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Source: Bell's Weekly Messenger, No.1839, Sunday, July 3, 1831.

Court Martial.

A Court martial was held on board hid Majesty's Caledonia, at Spithead, on Wednesday, the 29th ult. for the trial of the Right Hon. Lord Wm. Paget, Captain of his Majesty's ship Winchester, on charges preferred against him by John Ayscough, Esq. Captain in his Majesty's Navy, and late Commissoner for Naval Affairs at Bermuda, viz:—For forcibly ejecting him from the cabin allotted to him by Vice-Admiral Colpoys, Commander-in Chief on the West India and North American stations, to accommodate a lady and her child, to whom Lord Wm. Paget had given a passage; and also for disrespectful and unofficer-like conduct to him during the passage to England. William Parker, Esq. Rear-Admiral of the Blue, was President.

The Court having assembled, the names of the witnesses were called over, and the order for holding the Court-martial was read, and the members of the Court were sworn, when the prosecutor delivered the following address:—

"Mr. President and gentlemen of this Honourable Court,—My legal adviser having examined the witnesses on whose testimony I relied, and having intimated to me that there is not sufficient evidence to support the charges against Captain Lord William Paget, I feel myself bound, as an officer and a man of honour, to make a declaration of that as early as possible, and to state that I shall not take up the time of this honourable Court unnecessarily by calling witnesses, nor put his lordship to the trouble of entering upon his defence. I should not have troubled this honourable Court to assemble had I been aware of the circumstance of a material witness not being able to prove a fact on which the whole case rests, and which, on account of his absence, I have only been able to ascertain since I came on board his Majesty's ship Caledonia this morning. This explanation will, I trust, be satisfactory to this honourable Court."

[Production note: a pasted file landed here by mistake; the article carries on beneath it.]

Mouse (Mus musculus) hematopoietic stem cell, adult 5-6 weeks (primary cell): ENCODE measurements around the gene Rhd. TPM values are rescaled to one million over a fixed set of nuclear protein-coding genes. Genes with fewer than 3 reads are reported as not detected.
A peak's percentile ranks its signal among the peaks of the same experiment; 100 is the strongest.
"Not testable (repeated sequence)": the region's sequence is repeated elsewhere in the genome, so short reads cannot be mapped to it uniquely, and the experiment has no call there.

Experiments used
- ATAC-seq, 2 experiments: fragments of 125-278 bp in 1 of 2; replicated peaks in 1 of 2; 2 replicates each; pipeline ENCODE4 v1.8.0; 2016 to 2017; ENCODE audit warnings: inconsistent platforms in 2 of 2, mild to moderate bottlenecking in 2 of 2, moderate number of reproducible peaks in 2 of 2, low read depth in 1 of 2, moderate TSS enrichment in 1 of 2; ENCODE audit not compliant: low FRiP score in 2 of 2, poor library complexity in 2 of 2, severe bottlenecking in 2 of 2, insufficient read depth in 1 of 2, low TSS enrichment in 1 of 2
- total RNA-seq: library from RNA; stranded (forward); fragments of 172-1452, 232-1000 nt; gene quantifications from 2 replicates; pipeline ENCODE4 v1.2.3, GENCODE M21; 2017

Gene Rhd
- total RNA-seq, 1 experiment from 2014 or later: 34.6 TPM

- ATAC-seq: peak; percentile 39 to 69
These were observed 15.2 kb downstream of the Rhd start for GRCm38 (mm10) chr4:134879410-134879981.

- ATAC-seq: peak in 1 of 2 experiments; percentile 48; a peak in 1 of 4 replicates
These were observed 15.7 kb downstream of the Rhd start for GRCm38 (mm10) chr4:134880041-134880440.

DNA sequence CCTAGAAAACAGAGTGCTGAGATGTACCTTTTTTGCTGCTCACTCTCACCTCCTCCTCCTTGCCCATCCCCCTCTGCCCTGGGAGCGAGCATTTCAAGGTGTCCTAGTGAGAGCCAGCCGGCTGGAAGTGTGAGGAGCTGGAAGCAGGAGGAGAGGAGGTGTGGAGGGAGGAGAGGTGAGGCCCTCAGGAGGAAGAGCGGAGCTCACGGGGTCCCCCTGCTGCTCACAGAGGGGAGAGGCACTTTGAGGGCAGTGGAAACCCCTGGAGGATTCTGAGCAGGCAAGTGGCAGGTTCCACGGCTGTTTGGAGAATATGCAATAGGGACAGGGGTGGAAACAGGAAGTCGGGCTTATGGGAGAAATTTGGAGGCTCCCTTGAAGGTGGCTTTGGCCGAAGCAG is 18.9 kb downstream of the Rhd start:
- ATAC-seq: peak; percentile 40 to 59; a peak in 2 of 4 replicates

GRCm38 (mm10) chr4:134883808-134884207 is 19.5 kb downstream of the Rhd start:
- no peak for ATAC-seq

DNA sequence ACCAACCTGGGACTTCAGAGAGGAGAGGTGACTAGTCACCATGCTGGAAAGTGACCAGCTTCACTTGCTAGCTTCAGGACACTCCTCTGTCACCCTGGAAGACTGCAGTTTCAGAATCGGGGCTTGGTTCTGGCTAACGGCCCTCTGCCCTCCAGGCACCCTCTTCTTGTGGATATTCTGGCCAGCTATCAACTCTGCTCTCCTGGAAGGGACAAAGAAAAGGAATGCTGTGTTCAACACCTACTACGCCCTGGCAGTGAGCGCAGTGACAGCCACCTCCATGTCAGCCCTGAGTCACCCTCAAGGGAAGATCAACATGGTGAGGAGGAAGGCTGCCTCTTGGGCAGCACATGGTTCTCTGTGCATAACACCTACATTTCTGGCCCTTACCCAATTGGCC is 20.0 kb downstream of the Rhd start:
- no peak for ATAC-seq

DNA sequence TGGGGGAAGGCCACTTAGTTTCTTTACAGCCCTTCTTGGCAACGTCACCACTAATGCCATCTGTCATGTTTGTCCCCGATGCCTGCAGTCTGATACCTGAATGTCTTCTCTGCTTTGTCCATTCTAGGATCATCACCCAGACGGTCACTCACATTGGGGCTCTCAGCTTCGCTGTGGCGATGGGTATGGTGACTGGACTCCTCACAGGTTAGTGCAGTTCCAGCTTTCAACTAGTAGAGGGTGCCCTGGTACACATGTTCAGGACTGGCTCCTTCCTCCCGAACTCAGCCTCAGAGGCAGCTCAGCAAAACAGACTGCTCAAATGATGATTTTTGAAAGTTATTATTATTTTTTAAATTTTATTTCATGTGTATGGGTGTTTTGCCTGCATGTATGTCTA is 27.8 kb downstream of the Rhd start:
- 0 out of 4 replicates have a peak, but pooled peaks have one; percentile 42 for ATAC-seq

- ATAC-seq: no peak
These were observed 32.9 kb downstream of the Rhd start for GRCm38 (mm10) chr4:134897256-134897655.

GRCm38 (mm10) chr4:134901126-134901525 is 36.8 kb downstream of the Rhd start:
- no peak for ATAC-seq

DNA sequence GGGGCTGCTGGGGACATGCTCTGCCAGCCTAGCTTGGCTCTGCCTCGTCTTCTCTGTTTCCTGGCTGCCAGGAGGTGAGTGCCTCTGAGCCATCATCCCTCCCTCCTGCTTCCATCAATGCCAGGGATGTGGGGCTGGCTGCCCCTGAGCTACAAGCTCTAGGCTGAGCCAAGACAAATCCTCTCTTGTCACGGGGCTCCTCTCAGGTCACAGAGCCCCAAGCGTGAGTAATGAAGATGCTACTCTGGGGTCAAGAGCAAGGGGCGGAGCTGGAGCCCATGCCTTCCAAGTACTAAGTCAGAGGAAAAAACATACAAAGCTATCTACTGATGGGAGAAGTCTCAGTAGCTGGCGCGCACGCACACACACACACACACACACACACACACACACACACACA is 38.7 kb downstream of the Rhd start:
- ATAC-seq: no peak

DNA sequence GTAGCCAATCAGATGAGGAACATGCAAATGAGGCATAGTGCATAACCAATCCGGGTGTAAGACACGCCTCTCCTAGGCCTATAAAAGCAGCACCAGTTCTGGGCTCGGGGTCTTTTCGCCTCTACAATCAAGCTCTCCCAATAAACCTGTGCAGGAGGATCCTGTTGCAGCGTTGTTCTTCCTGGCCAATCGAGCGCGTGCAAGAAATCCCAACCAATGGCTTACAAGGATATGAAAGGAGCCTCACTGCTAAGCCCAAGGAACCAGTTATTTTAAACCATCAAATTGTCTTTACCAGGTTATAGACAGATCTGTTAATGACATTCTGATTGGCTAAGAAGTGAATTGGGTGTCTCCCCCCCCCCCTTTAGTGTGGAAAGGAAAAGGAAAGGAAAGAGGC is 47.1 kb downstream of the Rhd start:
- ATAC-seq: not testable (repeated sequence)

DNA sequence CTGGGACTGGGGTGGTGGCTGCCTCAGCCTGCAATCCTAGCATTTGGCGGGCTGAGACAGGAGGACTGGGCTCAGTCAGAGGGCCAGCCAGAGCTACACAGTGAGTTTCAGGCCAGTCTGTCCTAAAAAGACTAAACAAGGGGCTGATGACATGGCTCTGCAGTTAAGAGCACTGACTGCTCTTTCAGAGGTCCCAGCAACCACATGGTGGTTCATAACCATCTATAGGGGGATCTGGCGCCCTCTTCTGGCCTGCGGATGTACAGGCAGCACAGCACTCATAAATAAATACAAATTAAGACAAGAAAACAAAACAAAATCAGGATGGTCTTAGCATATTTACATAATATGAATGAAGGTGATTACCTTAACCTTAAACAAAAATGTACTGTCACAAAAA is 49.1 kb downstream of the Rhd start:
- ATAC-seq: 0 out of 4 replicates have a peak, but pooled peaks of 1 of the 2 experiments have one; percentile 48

The Court was then cleared, and on its being re-opened, Lord Wm. Paget was informed of the resolution of the Court.

The Court agreed that the charges had not been proved against the Right Hon. Lord William Paget, and did adjudge him to be fully acquitted of all the charges and every part thereof; and the Court deemed it necessary to express their regret that an officer of: Captain Ayscough's rank and standing in the service, should have brought forward charges of a nature so seriously affecting the character of an officer in his Majesty's service, without having, according to his own statement, any evidence to prove the facts.

And the President, on delivering Lord Wm. Paget his sword, addressed him as follows:—

"My Lord William Paget, it gives me great pleasure to return you your sword, which has always been worn by you with great credit; and I am most happy in being enabled to inform you that the Court consider no blame whatever can attach to your. lordship; but that, on the contrary, your character and reputation in the service remains as unsullied in every respect as it ever has done; nor can any man living ever impute to you the least blame on account of these proceedings."